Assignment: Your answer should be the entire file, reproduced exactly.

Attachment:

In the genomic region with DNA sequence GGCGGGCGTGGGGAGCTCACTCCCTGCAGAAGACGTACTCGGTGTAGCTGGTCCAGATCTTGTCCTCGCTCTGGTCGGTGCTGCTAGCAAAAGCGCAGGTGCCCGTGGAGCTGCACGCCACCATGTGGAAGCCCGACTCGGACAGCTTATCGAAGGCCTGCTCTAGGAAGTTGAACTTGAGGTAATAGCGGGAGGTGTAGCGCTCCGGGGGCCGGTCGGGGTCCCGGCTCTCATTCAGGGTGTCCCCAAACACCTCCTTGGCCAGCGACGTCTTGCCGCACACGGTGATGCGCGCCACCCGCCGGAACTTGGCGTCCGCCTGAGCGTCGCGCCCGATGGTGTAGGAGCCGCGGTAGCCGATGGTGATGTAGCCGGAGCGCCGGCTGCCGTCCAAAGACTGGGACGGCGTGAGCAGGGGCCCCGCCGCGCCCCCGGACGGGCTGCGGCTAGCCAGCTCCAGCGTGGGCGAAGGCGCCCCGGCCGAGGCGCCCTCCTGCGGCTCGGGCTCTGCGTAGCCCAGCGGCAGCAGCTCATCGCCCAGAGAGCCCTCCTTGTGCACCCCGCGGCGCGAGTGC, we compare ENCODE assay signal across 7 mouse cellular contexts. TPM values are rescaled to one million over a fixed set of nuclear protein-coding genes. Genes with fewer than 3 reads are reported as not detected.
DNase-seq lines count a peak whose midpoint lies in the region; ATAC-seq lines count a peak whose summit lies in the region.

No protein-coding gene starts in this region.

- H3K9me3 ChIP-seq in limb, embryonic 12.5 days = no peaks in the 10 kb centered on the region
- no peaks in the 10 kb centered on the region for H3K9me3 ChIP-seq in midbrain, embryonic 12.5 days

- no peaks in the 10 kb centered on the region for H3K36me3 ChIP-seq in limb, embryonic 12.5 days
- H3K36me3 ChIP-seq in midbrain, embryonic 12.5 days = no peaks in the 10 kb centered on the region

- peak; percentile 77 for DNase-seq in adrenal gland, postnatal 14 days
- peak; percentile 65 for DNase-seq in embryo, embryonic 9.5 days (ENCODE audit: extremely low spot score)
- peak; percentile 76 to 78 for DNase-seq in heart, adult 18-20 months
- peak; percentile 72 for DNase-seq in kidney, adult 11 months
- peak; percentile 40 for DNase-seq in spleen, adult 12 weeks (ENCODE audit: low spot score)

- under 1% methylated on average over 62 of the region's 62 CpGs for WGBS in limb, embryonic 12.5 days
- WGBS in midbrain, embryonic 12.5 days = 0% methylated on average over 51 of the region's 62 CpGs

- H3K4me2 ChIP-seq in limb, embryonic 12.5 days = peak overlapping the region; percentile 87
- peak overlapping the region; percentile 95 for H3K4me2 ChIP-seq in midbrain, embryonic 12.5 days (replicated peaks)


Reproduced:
In the genomic region with DNA sequence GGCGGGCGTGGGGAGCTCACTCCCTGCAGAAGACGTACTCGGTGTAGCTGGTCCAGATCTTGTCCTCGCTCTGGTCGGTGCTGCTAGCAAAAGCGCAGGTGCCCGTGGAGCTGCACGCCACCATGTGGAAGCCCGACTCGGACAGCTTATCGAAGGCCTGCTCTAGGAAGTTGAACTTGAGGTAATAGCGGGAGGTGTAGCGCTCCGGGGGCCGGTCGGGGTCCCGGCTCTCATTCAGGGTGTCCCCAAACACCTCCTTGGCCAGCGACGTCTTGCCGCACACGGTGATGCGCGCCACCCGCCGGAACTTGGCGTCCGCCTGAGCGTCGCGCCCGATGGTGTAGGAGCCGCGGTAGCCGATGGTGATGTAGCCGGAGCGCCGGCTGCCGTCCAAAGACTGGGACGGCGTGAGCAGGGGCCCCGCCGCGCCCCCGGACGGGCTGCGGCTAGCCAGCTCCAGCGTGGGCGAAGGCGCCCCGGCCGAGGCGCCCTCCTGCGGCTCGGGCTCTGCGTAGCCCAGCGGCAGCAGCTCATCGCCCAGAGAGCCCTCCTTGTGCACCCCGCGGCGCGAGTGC, we compare ENCODE assay signal across 7 mouse cellular contexts. TPM values are rescaled to one million over a fixed set of nuclear protein-coding genes. Genes with fewer than 3 reads are reported as not detected.
DNase-seq lines count a peak whose midpoint lies in the region; ATAC-seq lines count a peak whose summit lies in the region.

No protein-coding gene starts in this region.

- H3K9me3 ChIP-seq in limb, embryonic 12.5 days = no peaks in the 10 kb centered on the region
- no peaks in the 10 kb centered on the region for H3K9me3 ChIP-seq in midbrain, embryonic 12.5 days

- no peaks in the 10 kb centered on the region for H3K36me3 ChIP-seq in limb, embryonic 12.5 days
- H3K36me3 ChIP-seq in midbrain, embryonic 12.5 days = no peaks in the 10 kb centered on the region

- peak; percentile 77 for DNase-seq in adrenal gland, postnatal 14 days
- peak; percentile 65 for DNase-seq in embryo, embryonic 9.5 days (ENCODE audit: extremely low spot score)
- peak; percentile 76 to 78 for DNase-seq in heart, adult 18-20 months
- peak; percentile 72 for DNase-seq in kidney, adult 11 months
- peak; percentile 40 for DNase-seq in spleen, adult 12 weeks (ENCODE audit: low spot score)

- under 1% methylated on average over 62 of the region's 62 CpGs for WGBS in limb, embryonic 12.5 days
- WGBS in midbrain, embryonic 12.5 days = 0% methylated on average over 51 of the region's 62 CpGs

- H3K4me2 ChIP-seq in limb, embryonic 12.5 days = peak overlapping the region; percentile 87
- peak overlapping the region; percentile 95 for H3K4me2 ChIP-seq in midbrain, embryonic 12.5 days (replicated peaks)